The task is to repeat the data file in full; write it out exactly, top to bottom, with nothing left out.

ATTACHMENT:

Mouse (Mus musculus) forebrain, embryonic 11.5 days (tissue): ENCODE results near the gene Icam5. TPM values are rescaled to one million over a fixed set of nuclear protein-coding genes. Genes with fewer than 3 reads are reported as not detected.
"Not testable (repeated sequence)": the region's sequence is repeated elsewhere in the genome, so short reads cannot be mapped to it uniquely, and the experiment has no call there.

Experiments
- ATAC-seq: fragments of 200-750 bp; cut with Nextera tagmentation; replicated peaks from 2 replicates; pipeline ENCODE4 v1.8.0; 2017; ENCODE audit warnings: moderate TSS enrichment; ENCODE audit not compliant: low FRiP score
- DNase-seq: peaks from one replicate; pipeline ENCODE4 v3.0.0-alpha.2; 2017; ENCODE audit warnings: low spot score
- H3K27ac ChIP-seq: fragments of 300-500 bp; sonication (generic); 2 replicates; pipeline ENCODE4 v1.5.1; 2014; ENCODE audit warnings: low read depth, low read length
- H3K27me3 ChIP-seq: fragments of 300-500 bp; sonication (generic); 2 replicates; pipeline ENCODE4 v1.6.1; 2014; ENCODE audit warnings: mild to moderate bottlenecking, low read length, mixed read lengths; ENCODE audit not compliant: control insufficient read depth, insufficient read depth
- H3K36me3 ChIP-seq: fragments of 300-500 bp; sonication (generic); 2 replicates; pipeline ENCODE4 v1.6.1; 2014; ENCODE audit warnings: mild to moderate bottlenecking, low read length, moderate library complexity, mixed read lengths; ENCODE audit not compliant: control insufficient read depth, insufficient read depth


Mouse (Mus musculus) forebrain, embryonic 11.5 days (tissue): ENCODE results near the gene Icam5. TPM values are rescaled to one million over a fixed set of nuclear protein-coding genes. Genes with fewer than 3 reads are reported as not detected.
"Not testable (repeated sequence)": the region's sequence is repeated elsewhere in the genome, so short reads cannot be mapped to it uniquely, and the experiment has no call there.

Experiments
- ATAC-seq: fragments of 200-750 bp; cut with Nextera tagmentation; replicated peaks from 2 replicates; pipeline ENCODE4 v1.8.0; 2017; ENCODE audit warnings: moderate TSS enrichment; ENCODE audit not compliant: low FRiP score
- DNase-seq: peaks from one replicate; pipeline ENCODE4 v3.0.0-alpha.2; 2017; ENCODE audit warnings: low spot score
- H3K27ac ChIP-seq: fragments of 300-500 bp; sonication (generic); 2 replicates; pipeline ENCODE4 v1.5.1; 2014; ENCODE audit warnings: low read depth, low read length
- H3K27me3 ChIP-seq: fragments of 300-500 bp; sonication (generic); 2 replicates; pipeline ENCODE4 v1.6.1; 2014; ENCODE audit warnings: mild to moderate bottlenecking, low read length, mixed read lengths; ENCODE audit not compliant: control insufficient read depth, insufficient read depth
- H3K36me3 ChIP-seq: fragments of 300-500 bp; sonication (generic); 2 replicates; pipeline ENCODE4 v1.6.1; 2014; ENCODE audit warnings: mild to moderate bottlenecking, low read length, moderate library complexity, mixed read lengths; ENCODE audit not compliant: control insufficient read depth, insufficient read depth